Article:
Clinical Orthopaedics and Related Research ®

A Publication of The Association of Bone and Joint Surgeons ®

Mortality and Revision Surgery Are Increased in Patients With Parkinson’s Disease and Fractures of the Femoral Neck

Mark S. Karadsheh MD, Michael Weaver MD, Kenneth Rodriguez MD, PhD, Mitchel Harris MD, David Zurakowski PhD, Robert Lucas BA



Patients with Parkinson’s disease are at increased risk for falls and associated hip fractures as a result of tremor, bradykinesia, rigidity, and postural instability. The available literature is limited and conflicting regarding the optimal surgical treatment and risk for postoperative complications and mortality in this unique patient population.


We asked: (1) Is there a difference in mortality after surgical treatment of hip fractures in patients with Parkinson’s disease compared with similar patients with hip fractures without Parkinson’s disease? (2) Does Parkinson’s disease lead to a higher rate of reoperation after operative treatment of femoral neck fractures? (3) Does Parkinson’s disease lead to a higher rate of dislocation after hemiarthroplasty for displaced femoral neck fractures, and (4) does the operative approach affect dislocation rates?


In this case-controlled study, we retrospectively reviewed 141 patients with a diagnosis of Parkinson’s disease and a fracture of the femoral neck. Each patient with Parkinson’s disease was matched with two control patients (n = 282) without Parkinson’s disease stratified by age, sex, American Society of Anesthesiologists classification, and fracture type (nondisplaced/displaced). Clinical outcomes included mortality after surgical intervention, rate of reoperation, dislocation events after hemiarthroplasty, and the rate of failure after internal fixation for nondisplaced fractures.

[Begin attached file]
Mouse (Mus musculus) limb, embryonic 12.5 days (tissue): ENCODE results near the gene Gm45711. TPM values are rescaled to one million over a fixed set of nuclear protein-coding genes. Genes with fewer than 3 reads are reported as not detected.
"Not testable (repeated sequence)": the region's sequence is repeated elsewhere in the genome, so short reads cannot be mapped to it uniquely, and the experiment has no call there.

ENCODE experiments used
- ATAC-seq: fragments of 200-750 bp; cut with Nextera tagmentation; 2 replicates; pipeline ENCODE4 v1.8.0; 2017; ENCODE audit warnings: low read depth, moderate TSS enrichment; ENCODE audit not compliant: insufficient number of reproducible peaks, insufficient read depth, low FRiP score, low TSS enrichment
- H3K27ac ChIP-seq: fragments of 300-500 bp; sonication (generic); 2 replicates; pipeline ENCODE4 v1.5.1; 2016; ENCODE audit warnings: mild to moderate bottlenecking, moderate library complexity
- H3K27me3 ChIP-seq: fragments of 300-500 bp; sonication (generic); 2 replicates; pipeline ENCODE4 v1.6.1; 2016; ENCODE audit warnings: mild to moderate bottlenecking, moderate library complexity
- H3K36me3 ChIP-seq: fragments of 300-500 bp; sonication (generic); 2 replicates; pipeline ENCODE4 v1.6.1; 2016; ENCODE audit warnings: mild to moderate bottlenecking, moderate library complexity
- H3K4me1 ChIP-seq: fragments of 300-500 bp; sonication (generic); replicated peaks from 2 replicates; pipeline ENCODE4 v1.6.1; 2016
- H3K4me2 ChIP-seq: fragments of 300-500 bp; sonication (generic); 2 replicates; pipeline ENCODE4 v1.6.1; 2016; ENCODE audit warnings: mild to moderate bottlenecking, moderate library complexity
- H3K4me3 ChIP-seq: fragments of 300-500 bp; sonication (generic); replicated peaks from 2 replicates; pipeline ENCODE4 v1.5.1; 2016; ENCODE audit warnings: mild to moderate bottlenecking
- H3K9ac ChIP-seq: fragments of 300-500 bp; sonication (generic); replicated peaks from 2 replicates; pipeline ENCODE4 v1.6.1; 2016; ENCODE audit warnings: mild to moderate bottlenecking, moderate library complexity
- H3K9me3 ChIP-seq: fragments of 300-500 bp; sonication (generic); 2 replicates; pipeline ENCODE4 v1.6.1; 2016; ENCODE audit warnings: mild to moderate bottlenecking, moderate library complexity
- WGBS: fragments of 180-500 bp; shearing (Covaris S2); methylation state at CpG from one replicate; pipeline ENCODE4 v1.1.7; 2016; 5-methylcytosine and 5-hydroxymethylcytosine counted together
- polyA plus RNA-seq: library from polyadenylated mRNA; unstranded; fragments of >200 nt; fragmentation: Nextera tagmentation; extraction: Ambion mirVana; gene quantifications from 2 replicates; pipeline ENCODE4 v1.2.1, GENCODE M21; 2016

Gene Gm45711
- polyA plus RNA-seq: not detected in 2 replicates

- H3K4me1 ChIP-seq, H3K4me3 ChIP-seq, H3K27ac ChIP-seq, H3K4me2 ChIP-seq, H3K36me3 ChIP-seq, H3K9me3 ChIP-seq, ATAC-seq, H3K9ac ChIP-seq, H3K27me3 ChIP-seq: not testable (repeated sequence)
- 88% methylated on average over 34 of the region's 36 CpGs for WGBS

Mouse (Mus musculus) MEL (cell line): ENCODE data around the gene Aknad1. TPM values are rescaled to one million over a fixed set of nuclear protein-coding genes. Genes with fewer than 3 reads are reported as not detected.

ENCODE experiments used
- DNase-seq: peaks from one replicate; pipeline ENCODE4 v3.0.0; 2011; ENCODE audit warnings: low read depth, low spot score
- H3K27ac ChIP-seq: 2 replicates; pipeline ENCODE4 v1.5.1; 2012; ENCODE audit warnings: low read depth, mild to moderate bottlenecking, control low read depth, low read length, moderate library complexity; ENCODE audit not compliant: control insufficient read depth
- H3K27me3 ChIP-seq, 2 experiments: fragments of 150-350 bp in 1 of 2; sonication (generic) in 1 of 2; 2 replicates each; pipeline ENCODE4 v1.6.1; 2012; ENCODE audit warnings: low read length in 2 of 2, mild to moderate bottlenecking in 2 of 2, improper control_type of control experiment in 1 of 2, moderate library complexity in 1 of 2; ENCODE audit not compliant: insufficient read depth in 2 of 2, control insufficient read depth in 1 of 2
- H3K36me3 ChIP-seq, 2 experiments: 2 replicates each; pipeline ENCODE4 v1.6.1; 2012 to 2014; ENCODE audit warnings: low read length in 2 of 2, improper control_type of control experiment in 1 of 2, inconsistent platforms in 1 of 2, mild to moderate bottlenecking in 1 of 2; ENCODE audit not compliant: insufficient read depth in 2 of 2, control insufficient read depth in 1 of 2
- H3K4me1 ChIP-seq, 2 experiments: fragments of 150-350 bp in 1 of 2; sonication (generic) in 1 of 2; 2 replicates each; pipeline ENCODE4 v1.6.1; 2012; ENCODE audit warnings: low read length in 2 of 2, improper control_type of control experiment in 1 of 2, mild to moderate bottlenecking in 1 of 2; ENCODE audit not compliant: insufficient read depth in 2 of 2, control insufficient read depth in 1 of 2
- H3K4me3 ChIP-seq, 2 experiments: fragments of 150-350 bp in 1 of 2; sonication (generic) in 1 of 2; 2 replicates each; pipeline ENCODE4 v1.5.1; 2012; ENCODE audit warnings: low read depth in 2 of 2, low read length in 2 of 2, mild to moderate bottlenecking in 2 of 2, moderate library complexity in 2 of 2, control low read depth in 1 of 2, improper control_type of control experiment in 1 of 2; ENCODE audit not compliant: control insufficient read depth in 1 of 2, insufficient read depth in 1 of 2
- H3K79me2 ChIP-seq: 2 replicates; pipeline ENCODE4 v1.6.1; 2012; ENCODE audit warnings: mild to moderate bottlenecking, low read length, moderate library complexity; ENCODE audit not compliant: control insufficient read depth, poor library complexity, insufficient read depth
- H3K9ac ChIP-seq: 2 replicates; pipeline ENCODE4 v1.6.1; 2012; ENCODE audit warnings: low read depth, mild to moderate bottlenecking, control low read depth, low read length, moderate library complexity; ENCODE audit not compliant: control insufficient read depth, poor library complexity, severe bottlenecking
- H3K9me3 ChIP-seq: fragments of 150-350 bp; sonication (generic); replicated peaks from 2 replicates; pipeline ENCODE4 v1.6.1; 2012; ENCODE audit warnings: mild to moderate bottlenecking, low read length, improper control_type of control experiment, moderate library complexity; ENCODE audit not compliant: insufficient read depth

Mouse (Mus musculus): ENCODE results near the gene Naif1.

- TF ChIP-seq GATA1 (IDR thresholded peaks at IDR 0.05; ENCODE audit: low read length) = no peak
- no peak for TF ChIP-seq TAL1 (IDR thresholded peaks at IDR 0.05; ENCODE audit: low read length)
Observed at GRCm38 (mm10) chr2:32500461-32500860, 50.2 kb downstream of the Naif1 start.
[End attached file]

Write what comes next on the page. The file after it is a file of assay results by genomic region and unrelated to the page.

The median survival time of the patients with Parkinson’s disease after fracture was 31 months (95% CI, 25–37 months) compared with 45 months (95% CI, 39–50 months) in our control group (p = 0.007). The rate of reoperation for displaced and nondisplaced fractures was higher in the Parkinson’s disease group compared with the control group (11% versus 4%; p = 0.005). Failure of fixation for patients treated with internal fixation of nondisplaced femoral neck fractures was significantly higher in the Parkinson’s disease group compared with our control group (22% versus 5%; p = 0.01). Dislocation rates after hemiarthroplasty were significantly higher in the Parkinson’s disease group compared with the control group (8% versus 1%; p = 0.003). Patients treated with a hemiarthroplasty through an anterolateral approach had a significantly lower dislocation rate compared with those treated with a posterior approach (2% versus 15%; p = 0.002).


Parkinson’s disease is an independent predictor of mortality after femoral neck fracture and is associated with an increased rate of dislocation, revision surgery, and failure of internal fixation. Although patients with Parkinson’s disease with a nondisplaced or valgus impacted femoral neck fracture may be treated with internal fixation, they are at significantly higher risk of failure of fixation compared with patients without Parkinson’s disease. Use of a hemiarthroplasty through an anterolateral approach may reduce the likelihood of requiring a revision operation.

Level of Evidence

Level III, therapeutic study.

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